Nor have entered into the heart of man
The things which God has prepared for those who love Him.”

To those who knew Him best, it was clear that the height of life would be found, not in keeping our will, but by submitting ourselves, our life, and our ways completely to God.

Let’s drive that figurative awl through our ears, and devote ourselves completely as servants of Christ.


Pastor Jim



Many Are Called…

Matthew 20:16
“For many are called, but few chosen.”

2015/01/img_1355.jpgThis verse is the conclusion of a parable Jesus spoke regarding God’s reward system. All those who responded to the offer of the vineyard owner received the same wage, whether they worked for a few hours or for the entire day. What a beautiful picture of God’s grace. Heaven is the great reward of all who respond to the call of God. Young Timothy and the thief hanging next to Jesus were both recipients of God’s manifold grace, both will forever live under the banner of King Jesus, walk the streets of gold, and experience the glories of living in glory.

That being said, I am struck by the condition of those who responded to the vineyard owners call. We read, they were “standing idle.” The word idle means to be free from work. We use the word to speak of a car that is sitting at a stop sign; the motor is running, but the car is going nowhere. It is not being used to its fullest potential or to accomplish what it was designed for. The person who responds to Christ in the eleventh hour will receive freely the gifts of eternity, but will have lived life idly, not fulfilling the purposes for which God designed them.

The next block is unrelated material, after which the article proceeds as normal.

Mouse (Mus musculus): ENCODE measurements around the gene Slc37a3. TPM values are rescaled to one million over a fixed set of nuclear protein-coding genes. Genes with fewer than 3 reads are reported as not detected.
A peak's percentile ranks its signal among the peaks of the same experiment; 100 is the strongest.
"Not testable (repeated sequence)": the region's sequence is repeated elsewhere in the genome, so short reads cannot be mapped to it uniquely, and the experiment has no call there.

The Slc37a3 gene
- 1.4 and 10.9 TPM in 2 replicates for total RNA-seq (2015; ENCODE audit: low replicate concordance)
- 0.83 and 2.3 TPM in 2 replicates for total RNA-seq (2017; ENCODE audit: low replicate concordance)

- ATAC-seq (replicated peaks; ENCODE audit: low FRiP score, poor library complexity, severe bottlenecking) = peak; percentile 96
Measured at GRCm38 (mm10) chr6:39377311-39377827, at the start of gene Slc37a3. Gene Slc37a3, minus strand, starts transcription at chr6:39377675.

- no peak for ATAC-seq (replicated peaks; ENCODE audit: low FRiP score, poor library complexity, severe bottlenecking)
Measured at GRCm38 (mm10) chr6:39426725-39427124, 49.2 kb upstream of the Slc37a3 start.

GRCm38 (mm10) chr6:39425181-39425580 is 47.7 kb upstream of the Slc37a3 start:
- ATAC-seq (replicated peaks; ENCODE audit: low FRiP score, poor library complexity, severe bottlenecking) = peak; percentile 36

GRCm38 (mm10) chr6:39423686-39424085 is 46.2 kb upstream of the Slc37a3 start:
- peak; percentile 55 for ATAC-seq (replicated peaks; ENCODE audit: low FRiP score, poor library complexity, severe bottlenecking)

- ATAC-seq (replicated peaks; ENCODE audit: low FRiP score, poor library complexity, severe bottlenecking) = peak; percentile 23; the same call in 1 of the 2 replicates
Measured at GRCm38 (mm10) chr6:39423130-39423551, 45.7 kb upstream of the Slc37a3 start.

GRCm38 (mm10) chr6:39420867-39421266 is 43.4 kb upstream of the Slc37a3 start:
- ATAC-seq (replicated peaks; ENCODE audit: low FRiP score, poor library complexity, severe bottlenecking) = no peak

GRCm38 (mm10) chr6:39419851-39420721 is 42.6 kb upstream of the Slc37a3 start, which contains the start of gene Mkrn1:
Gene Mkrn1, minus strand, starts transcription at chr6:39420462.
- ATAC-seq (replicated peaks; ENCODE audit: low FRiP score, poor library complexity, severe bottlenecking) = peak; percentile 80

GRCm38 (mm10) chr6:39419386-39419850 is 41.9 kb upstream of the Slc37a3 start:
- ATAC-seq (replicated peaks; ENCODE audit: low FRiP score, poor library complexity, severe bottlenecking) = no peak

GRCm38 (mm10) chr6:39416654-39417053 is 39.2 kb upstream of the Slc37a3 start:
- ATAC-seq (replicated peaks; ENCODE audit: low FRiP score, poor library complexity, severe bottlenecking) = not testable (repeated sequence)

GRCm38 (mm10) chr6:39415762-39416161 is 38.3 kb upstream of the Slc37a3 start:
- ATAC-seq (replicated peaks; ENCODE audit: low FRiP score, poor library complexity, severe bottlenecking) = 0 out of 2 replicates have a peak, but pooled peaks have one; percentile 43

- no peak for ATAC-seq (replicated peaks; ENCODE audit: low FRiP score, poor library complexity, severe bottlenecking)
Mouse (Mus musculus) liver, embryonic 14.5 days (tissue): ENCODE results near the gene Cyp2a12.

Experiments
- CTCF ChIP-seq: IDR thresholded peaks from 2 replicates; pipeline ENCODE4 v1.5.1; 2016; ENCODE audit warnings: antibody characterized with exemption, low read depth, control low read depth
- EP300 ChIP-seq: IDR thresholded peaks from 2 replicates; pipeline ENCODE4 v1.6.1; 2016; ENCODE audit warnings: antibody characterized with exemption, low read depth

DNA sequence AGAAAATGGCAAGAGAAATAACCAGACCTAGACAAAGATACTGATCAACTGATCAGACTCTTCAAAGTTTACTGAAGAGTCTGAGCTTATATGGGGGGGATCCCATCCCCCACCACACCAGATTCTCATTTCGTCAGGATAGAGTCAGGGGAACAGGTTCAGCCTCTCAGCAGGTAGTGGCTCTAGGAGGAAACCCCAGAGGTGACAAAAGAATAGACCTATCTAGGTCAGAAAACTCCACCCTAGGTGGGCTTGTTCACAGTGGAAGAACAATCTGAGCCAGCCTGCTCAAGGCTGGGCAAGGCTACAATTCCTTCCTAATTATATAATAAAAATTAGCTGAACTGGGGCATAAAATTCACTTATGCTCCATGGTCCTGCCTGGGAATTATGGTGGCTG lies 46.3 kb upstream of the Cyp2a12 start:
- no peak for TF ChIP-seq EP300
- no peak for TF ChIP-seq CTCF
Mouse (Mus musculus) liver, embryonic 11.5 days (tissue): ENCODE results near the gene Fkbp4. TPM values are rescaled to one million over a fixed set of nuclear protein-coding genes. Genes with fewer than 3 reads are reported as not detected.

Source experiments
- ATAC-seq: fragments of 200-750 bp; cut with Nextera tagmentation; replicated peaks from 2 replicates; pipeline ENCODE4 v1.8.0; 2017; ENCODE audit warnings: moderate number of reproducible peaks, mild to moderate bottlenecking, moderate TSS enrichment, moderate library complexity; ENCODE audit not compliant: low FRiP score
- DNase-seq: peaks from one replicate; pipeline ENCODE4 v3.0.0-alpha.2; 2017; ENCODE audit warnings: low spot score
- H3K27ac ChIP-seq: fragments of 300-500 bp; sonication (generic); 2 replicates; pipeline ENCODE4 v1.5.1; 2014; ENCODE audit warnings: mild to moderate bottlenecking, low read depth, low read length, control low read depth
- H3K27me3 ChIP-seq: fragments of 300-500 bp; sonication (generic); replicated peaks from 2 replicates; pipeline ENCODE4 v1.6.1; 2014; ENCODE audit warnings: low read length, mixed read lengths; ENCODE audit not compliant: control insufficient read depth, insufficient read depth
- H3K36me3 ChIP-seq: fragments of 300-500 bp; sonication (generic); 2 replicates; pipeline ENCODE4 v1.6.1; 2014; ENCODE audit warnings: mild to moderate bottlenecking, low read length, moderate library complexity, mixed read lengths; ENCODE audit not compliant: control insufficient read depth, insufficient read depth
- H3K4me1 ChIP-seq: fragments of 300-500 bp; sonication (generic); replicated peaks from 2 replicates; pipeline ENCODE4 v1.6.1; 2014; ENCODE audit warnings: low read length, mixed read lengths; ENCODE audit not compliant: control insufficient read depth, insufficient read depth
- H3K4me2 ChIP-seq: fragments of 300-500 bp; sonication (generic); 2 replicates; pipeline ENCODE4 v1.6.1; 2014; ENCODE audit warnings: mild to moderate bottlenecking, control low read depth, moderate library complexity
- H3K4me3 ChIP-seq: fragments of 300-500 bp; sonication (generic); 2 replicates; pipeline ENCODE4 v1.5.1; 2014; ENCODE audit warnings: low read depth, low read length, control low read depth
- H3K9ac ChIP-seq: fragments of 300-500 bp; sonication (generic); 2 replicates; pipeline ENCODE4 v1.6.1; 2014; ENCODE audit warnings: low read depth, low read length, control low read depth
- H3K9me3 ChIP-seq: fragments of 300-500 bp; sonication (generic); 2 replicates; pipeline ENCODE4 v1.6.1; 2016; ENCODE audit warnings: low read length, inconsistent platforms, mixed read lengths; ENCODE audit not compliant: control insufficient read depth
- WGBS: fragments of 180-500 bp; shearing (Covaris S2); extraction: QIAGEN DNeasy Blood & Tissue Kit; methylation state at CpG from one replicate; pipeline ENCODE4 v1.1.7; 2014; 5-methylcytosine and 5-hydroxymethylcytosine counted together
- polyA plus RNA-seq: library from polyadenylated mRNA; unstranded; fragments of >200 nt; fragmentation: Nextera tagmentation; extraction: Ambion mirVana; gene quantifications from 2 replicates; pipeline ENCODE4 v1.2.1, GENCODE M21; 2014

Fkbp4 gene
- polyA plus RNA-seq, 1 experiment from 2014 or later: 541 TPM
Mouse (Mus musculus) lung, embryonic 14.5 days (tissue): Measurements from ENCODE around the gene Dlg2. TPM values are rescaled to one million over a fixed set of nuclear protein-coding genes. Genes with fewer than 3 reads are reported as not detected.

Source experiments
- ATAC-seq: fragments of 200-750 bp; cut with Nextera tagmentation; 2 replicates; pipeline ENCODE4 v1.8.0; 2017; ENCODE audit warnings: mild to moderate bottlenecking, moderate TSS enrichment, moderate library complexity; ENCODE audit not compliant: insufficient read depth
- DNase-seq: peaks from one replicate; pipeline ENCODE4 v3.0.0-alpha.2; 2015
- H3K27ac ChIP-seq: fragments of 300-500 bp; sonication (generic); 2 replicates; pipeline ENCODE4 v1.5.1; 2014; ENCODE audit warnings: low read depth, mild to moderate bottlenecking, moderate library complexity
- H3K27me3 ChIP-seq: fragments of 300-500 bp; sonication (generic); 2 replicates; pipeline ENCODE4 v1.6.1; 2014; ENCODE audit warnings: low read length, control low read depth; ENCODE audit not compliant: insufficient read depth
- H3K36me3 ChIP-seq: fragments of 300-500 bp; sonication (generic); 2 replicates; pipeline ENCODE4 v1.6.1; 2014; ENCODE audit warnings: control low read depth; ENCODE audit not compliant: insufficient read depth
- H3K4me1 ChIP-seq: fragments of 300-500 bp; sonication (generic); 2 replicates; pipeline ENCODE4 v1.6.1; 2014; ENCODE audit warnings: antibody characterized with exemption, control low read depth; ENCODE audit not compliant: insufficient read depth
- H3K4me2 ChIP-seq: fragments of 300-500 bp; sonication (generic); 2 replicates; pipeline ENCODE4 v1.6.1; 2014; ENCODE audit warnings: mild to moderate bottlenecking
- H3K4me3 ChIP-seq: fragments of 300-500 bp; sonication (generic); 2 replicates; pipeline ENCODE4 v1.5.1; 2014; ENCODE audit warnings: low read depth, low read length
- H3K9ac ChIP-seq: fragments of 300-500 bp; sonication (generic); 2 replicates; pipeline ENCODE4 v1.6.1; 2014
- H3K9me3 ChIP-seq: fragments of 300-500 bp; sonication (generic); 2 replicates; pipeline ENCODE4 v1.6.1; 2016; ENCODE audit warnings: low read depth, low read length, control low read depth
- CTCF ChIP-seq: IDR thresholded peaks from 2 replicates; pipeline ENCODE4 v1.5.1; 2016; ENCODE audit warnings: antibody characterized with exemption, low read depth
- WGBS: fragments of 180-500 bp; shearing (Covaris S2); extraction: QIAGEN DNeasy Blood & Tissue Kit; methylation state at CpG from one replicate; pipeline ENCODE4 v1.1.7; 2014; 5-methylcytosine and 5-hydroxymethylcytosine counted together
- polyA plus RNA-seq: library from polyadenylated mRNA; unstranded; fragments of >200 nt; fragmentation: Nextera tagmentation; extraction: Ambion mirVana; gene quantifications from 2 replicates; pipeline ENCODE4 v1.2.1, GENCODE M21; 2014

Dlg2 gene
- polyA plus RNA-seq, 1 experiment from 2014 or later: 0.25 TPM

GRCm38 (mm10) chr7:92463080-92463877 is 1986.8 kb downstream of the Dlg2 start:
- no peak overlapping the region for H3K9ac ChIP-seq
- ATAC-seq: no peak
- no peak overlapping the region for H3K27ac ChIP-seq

What about you? Are you living life for the glory of God? Are you storing up treasures in heaven, by living life to please King Jesus?

Take a moment to get today’s marching orders from the Lord.

Pastor Jim